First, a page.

Carrie ‘deeply unhappy’ at plan to make ex-Vote Leave aide PM’s chief of staff


Boris Johnson is facing a Downing Street meltdown amid claims fiancee Carrie Symonds is fighting plans to make a former Vote Leave aide his chief of staff.

Lee Cain, currently Downing Street’s director of communications, is said to be in ‘advanced discussions’ about the new post.

But leaks about the talks happening have sparked a backlash from Conservatives, who complained that the move would represent a ‘continuation of the present shambles’. 

Some warned it could be a ‘final nail in the coffin’ for the PM amid anger at the handling of the coronavirus crisis, and others even predicted he would be out of office within a year. 

Ms Symonds – a former media chief at CCHQ who has previously had a fractious relationship with Mr Cain – is reported to be ‘deeply unhappy’ at the prospect of his promotion. There were even rumours that she was behind news emerging of the behind-closed doors discussions.  

One former Tory adviser told MailOnline: ‘It’s the blonde assassin versus the skinhead scouser.’ 

Lee Cain (pictured with Boris Johnson), Downing Street’s director of communications, is said to be in ‘advanced discussions’ about the new post

Carrie Symonds - a former media chief at CCHQ who has previously had a fractious relationship with Mr Cain - is reported to be 'deeply unhappy' with the prospect of his promotion. She is pictured at the Remembrance Sunday service with Mr Johnson this weekend

Carrie Symonds – a former media chief at CCHQ who has previously had a fractious relationship with Mr Cain – is reported to be ‘deeply unhappy’ with the prospect of his promotion. She is pictured at the Remembrance Sunday service with Mr Johnson this weekend

The former Mirror chicken who became one of Downing Street’s biggest beasts 

Lee Cain is one of Mr Johnson’s most trusted advisers, having been by his side since 2017 when he left Theresa May’s Downing Street operation to work with him at the Foreign Office. When Mr Johnson quit Mrs May’s Cabinet over Brexit in 2018, Mr Cain continued working with him.

He then helped run his leadership campaign before joining his Government as director of communications. The two men also worked together during the Brexit referendum in 2016, when Mr Cain was a press officer at the Vote Leave campaign masterminded by Mr Cummings and led by Mr Johnson and Michael Gove.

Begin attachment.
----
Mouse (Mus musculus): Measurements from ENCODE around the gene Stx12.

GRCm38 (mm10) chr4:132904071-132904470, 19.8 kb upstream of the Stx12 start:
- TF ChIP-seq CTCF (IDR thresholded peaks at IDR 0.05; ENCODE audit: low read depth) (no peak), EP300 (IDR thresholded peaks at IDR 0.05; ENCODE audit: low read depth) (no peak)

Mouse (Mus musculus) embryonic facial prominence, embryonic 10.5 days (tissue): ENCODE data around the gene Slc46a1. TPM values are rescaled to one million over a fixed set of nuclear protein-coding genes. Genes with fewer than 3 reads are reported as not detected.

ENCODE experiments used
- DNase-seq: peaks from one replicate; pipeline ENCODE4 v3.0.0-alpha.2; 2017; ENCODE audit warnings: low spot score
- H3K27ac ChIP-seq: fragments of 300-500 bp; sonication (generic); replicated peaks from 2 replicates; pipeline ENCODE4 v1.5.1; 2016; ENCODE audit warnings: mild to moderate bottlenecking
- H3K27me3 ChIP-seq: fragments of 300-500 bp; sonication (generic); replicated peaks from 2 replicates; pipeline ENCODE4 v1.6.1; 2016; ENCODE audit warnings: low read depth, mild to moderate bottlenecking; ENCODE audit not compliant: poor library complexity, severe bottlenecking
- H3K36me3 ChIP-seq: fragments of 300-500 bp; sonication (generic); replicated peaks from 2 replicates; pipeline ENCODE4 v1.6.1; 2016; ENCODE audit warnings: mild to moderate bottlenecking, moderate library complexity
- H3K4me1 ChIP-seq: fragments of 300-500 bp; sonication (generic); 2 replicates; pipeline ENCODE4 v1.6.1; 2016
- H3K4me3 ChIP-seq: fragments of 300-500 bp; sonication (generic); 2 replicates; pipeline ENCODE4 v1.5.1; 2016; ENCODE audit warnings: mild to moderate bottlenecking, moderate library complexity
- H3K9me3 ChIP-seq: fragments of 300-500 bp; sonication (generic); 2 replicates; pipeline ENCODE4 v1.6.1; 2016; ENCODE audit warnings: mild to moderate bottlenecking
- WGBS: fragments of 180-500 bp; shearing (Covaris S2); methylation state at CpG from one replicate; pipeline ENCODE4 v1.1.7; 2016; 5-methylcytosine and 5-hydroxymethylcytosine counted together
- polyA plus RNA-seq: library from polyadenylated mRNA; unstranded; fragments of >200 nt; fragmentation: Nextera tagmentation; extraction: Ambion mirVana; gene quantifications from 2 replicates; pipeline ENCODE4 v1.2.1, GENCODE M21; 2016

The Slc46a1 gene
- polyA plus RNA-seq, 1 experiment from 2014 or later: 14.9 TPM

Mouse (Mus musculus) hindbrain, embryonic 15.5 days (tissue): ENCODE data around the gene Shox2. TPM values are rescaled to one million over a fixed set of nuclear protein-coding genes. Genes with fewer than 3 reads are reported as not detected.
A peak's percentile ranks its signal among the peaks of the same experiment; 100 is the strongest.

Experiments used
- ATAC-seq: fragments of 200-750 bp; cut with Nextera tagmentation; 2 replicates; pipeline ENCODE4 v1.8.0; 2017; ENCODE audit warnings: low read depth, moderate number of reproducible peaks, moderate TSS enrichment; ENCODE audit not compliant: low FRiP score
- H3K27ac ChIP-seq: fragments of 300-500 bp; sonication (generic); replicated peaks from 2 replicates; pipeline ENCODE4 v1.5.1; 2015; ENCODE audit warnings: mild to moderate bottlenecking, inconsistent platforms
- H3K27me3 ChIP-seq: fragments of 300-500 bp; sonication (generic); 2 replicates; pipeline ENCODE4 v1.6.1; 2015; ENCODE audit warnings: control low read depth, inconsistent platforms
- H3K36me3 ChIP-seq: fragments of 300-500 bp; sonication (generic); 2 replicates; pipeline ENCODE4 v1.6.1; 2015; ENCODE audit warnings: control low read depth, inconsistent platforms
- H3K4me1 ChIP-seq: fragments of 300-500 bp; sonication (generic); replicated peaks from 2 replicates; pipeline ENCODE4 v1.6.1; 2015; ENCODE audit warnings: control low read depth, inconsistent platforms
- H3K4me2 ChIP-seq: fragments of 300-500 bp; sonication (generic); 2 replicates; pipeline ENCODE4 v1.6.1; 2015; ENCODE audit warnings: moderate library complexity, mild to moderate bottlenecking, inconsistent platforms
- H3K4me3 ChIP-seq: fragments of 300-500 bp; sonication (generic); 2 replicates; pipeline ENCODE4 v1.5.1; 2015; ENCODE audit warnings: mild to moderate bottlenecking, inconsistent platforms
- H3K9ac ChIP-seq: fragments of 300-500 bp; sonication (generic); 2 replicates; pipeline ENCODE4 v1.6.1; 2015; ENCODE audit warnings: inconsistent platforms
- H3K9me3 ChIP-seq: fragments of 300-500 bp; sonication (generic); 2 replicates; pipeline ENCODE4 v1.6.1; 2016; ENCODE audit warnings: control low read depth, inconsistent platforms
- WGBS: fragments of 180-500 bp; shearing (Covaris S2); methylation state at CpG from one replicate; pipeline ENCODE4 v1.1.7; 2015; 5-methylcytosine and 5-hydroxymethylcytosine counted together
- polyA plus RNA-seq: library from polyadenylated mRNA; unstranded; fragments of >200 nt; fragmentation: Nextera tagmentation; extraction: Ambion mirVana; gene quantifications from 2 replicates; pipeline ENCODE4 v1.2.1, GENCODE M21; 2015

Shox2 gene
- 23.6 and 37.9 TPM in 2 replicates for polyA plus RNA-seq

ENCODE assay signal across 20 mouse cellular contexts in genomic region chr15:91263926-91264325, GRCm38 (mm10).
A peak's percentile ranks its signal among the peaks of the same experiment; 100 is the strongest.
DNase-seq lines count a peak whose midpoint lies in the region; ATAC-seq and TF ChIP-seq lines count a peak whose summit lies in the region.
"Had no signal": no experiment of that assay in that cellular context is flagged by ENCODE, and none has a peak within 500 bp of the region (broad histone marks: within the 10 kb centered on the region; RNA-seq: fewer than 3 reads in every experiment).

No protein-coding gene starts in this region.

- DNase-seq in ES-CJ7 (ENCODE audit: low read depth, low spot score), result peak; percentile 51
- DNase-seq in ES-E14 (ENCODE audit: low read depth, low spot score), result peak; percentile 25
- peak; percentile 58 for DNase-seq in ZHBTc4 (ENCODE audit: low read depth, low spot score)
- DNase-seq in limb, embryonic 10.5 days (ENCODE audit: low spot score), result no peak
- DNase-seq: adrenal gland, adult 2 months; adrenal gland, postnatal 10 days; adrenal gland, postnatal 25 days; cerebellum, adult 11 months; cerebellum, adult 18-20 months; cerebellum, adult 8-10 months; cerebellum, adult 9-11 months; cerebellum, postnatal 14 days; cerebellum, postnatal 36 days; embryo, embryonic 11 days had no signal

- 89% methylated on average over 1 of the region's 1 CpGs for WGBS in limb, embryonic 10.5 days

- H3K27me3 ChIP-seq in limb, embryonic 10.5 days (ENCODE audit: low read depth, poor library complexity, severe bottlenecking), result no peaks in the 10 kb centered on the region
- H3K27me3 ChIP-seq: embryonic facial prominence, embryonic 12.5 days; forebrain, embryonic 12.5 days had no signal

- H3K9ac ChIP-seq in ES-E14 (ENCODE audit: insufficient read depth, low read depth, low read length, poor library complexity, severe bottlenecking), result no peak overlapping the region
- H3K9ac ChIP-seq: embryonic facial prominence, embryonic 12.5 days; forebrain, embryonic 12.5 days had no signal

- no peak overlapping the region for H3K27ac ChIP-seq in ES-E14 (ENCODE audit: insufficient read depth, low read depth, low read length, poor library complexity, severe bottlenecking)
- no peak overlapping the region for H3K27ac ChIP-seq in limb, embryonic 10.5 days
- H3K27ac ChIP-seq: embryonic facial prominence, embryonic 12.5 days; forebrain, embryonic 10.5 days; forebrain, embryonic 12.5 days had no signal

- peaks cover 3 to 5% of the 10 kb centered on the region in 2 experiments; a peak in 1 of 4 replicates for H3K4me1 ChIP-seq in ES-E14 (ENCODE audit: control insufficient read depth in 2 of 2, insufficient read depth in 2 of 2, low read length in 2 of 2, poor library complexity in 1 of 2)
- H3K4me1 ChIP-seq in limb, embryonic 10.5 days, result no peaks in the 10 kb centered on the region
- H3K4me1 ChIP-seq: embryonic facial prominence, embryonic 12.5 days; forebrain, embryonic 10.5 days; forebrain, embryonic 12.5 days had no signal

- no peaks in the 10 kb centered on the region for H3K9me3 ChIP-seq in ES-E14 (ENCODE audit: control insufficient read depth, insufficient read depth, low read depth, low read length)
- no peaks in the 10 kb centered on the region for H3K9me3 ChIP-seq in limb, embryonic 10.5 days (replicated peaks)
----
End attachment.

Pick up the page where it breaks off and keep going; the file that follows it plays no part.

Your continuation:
His promotion to chief of staff would raise concerns among some Tory MPs that the Vote Leave operation is tightening its grip on the heart of Government.

It would also be controversial with some elements of the media who have been bruised by Mr Cain’s uncompromising style.

Last year he ordered ministers to boycott BBC Radio 4’s Today programme because of perceived bias. The ban was only lifted when the coronavirus pandemic struck.

Mr Cain has also imposed a boycott of ITV’s Good Morning Britain that has lasted for more than six months.

This year he sparked a walkout by political journalists after he banned reporters from news outlets deemed unfriendly from attending a No10 briefing with officials.

Mr Cain, who grew up on the fringes of Liverpool, has developed a reputation as an ardent Brexiteer and helped forge Mr Johnson’s tough stance last year which saw him controversially prorogue parliament in an attempt to prevent pro-Remain MPs blocking a no-deal departure.

But this year it emerged he saw the Vote Leave job as a route into politics rather than a vocation.

A former colleague from his time as a journalist told PR Week: ‘He told me: ‘I just want to get into politics. I’ve applied for two jobs and I’ve got one of them.

‘I’ve applied for head of broadcast for Remain and head of broadcast for Leave. If this ever comes out I’ll be in a lot of trouble’.’

The promotion would cap a stellar rise for former journalist Mr Cain, who used to dress up as the Daily Mirror’s election chicken, pursuing David Cameron and other leading Tories during the 2010 campaign.

The chief of staff will operate as the Prime Minister’s ‘fixer’ at the heart of Government, with the power to issue orders to civil servants across Whitehall.

And the move would fill a ‘hole’ at the centre of Mr Johnson’s administration. Neither Dominic Cummings nor the Prime Minister’s other leading adviser Lord Lister want the job. 

One ally of Mr Cain and Mr Cummings told MailOnline the job was ‘basically what he does anyway’. 

But the idea has caused consternation among Tory MPs, who have been urging Mr Johnson to appoint a heavyweight chief of staff to provide more ‘grip’ to a Government which has made a series of U-turns.

The Prime Minister is reported to have approached former Tory chairman Lord Feldman about the job, only to be turned down by the peer – who was a close confidant of Mr Cameron during the EU referendum.

Some MPs hoped the creation of the role could help rein in controversial chief adviser Mr Cummings. But Mr Cain served as a loyal lieutenant to Mr Cummings at Vote Leave and remains one of his closest allies. 

He is believed to have been furious that Allegra Stratton, the former Guardian and ITV journalist, had been appointed as the new No 10 Press Secretary against his wishes. 

One gloomy former minister said the appointment would make little difference, as if ‘the same people are still involved then the job title is irrelevant’. 

‘It hasn’t been up to anywhere near scratch so this new promotion will be a continuation of the present shambles,’ the MP told MailOnline. 

Another told the Telegraph: ‘The lunatic will have literally taken over the asylum…. he is Dom Cummings’ puppet and Dom Cummings is an advocate for lockdowns.’

She added: ‘If this is true and comes to pass it will be the final nail for the PM.’ 

The BBC reported that Ms Symonds was ‘deeply unhappy’ with the plan. 

Rumours are swirling in Tory circles that the story was planted by her allies to avoid the appointment becoming a fait accompli.